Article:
Mini-Review: “Wakulla Springs,” Andy Duncan & Ellen Klages (2013)

Thursday, October 16th, 2014

Not What I Expected!

four out of five stars

It’s said that the Wakulla Springs wilderness – including the fifteen miles of caves which cuts through the water’s depths – is home to a menagerie of creatures, both real and mythical: black panthers, rhesus macaques, the Clearwater Monster, the Skunk Ape, and a thousand-pound hammerhead known as Old Hitler. Yet “Wakulla Springs” is less a tale about monsters than it is the journey of one family (and, by extension, the evolution of social mores and attitudes). Beginning with matriarch Mayola, the story of the Williamses is inexorably linked to the Springs: by culture, tradition, and superstition – and a series of cheesy Tarzan movies shot on location in Wakulla County, Florida.

The plot’s surprisingly sparse, especially given the story’s length and description. (“Wakulla Springs” reads more like a novella than a short story.) Each of the four parts or chapters focuses on a different member of the Williams clan, and his or her experiences with Wakulla Springs and the exclusive, “whites only” resort situated on its banks. Cultural signposts indicate each segment’s particular timeline; while African-American Mayola tries to pursue her education in the Jim Crow south, by story’s end we meet her granddaughter, Dr. Anna Williams – a multiracial woman of African-American, white, and Cuban descent – visiting Wakulla Springs during sabbatical to study the encroachment of invasive species into the area.

It makes for an enjoyable and engaging read, even if most of the “monsters” we meet are of the human and institutional variety.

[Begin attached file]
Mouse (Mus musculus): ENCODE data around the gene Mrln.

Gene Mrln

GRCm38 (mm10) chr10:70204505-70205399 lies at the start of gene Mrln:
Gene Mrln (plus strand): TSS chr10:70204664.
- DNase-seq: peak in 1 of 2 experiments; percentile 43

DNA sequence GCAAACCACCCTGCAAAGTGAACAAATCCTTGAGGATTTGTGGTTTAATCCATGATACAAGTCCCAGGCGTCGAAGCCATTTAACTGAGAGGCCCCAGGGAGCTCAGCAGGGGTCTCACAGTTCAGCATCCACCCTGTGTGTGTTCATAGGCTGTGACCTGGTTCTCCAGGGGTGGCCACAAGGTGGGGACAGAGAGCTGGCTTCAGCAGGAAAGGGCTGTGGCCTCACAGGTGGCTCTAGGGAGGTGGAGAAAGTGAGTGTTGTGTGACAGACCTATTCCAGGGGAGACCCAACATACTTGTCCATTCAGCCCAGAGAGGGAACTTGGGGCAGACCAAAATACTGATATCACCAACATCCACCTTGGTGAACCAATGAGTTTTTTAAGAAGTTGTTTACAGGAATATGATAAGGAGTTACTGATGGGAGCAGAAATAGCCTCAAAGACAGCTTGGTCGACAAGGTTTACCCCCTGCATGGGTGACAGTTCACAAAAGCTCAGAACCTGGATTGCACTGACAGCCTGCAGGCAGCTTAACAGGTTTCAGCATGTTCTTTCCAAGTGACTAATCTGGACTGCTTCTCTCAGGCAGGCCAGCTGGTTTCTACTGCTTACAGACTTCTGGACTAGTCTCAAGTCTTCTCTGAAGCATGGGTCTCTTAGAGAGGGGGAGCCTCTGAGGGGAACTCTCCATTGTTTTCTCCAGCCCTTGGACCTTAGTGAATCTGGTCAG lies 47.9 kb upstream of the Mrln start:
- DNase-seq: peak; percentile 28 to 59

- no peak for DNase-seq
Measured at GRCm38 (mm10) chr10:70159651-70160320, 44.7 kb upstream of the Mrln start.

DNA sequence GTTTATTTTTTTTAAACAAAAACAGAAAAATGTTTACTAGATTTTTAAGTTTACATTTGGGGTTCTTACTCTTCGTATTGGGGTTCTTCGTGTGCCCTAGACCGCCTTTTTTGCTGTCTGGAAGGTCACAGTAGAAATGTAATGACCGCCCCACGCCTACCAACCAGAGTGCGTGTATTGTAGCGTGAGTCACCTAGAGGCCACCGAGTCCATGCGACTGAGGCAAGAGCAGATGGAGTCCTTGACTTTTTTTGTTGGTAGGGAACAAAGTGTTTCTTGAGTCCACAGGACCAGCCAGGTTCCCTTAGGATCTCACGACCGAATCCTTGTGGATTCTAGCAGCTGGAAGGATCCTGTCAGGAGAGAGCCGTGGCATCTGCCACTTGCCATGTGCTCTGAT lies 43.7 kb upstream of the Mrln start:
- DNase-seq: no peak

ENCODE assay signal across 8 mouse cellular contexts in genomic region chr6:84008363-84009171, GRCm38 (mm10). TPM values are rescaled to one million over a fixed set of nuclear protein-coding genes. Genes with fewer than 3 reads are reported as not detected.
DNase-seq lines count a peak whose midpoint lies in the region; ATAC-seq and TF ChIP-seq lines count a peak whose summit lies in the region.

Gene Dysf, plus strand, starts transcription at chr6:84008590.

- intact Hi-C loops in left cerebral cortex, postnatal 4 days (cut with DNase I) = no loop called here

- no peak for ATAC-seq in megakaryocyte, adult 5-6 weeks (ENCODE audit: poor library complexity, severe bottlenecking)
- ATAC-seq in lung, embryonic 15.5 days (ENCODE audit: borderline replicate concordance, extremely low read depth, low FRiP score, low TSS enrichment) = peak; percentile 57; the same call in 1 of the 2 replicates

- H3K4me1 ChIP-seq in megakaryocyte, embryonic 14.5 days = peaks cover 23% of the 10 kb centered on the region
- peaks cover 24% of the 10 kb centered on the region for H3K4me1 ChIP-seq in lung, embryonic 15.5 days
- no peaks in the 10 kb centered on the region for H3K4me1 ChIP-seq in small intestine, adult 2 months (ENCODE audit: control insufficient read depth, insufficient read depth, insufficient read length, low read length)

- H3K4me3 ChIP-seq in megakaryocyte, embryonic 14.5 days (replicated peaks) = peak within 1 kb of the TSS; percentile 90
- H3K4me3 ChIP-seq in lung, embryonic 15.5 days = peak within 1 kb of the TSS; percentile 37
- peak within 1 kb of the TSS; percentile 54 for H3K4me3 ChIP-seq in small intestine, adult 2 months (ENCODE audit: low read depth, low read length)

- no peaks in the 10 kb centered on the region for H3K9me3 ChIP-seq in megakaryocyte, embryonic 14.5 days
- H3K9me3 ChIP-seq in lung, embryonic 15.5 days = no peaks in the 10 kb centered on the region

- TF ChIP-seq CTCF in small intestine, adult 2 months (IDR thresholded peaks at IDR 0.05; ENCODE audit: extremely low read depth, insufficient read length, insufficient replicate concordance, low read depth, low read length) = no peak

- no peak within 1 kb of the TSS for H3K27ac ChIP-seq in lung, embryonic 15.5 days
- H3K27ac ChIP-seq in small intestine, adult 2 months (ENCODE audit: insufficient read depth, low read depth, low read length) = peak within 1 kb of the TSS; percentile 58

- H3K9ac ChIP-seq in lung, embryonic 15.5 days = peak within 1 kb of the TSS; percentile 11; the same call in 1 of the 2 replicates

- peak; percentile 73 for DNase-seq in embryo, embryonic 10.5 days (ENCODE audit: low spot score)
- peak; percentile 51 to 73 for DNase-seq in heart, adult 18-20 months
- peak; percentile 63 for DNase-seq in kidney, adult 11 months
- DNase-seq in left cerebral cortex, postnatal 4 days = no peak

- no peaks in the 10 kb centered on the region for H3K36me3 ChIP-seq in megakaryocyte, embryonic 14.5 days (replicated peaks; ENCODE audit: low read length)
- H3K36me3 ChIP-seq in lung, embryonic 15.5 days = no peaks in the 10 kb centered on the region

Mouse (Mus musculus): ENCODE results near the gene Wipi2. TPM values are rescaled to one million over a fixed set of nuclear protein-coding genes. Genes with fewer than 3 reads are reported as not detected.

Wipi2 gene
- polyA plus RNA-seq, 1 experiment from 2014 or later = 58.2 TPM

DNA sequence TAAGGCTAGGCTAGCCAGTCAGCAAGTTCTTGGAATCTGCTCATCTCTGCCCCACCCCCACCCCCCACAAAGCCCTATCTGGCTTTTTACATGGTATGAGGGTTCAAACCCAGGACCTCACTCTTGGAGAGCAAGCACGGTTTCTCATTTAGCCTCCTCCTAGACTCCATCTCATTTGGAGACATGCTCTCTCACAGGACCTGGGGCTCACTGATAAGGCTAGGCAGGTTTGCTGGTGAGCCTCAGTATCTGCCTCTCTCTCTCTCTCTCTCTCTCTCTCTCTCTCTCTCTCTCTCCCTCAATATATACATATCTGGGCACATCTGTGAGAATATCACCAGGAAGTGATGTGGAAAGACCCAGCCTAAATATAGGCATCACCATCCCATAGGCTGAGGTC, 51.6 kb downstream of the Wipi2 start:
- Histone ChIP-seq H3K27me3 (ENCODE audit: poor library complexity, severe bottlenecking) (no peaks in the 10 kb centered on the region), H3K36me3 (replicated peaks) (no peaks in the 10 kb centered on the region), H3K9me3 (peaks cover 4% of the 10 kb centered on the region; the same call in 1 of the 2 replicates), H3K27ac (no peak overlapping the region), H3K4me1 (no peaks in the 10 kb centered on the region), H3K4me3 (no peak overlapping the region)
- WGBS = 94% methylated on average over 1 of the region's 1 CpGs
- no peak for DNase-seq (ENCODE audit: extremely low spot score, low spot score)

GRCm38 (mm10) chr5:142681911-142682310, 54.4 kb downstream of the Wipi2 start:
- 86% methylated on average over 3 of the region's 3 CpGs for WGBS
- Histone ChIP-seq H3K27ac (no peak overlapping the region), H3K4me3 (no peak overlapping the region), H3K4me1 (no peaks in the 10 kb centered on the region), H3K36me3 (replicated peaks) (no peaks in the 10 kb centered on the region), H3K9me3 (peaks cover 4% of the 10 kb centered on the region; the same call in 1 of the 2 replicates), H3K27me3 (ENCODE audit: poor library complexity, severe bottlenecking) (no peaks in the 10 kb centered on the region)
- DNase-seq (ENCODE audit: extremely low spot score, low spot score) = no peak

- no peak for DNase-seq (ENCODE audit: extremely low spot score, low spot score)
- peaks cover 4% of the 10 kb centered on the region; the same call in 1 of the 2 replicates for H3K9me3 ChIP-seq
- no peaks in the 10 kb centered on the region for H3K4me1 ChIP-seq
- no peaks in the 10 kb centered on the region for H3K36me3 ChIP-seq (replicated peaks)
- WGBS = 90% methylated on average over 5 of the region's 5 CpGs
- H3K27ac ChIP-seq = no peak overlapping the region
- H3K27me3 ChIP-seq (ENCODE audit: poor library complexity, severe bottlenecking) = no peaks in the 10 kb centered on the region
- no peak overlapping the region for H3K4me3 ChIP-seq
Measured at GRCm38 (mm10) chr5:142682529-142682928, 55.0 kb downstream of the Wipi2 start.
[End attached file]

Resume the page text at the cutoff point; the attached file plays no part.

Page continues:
P.S.: Free Cheetah!

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Comments (May contain spoilers!)

Diversity: Yes! The protagonists are pulled from several generations of the Williams clan, all of whom are connected to Wakulla Springs and the “whites only” resort located on its banks: African-American Mayola tries to pursue her education in the Jim Crow south, and by story’s end we meet her granddaughter, Dr. Anna Williams – a multiracial woman of African-American, white, and Cuban descent – visiting Wakulla Springs during sabbatical to study the encroachment of invasive species into the area.

 

Mini-Review: “Grace Immaculate,” Gregory Benford (2011)

Tuesday, October 14th, 2014

Too Short!

three out of five stars

Sometime in the unspecified future, humans make contact with extraterrestrials: “The first SETI signal turned up not in a concerted search for messages, but at the Australian Fast Transients study that looked for variable stars.” Thus begins a multigenerational, excruciatingly slow exchange of information and ideas with an alien species that we humans nickname the “Hydrans” (for their physical similarity to earth-bound hydras). Naturally, the evangelical Christian community wants in on the action – particularly when it begins to suspect that these aliens might be (gasp!) atheists – and so a coalition of churches builds a seven billion dollar beacon in order to proselytize to these heathen, hive-minded extraterrestrials. Needless to say, things don’t go so well for the hapless Hydrans.

Benford plants the seed of what could be a very interesting story, yet it remains just that – a seed. “Grace Immaculate” is a very quick read, ending seemingly before it even begins. The ending is appropriately ambiguous, yet still quite unsatisfying. I’d really love to see this as either a longer short story or even a novella.

(This review is also available on Amazon, Library Thing, and Goodreads. Please click through and vote it helpful if you’re so inclined!)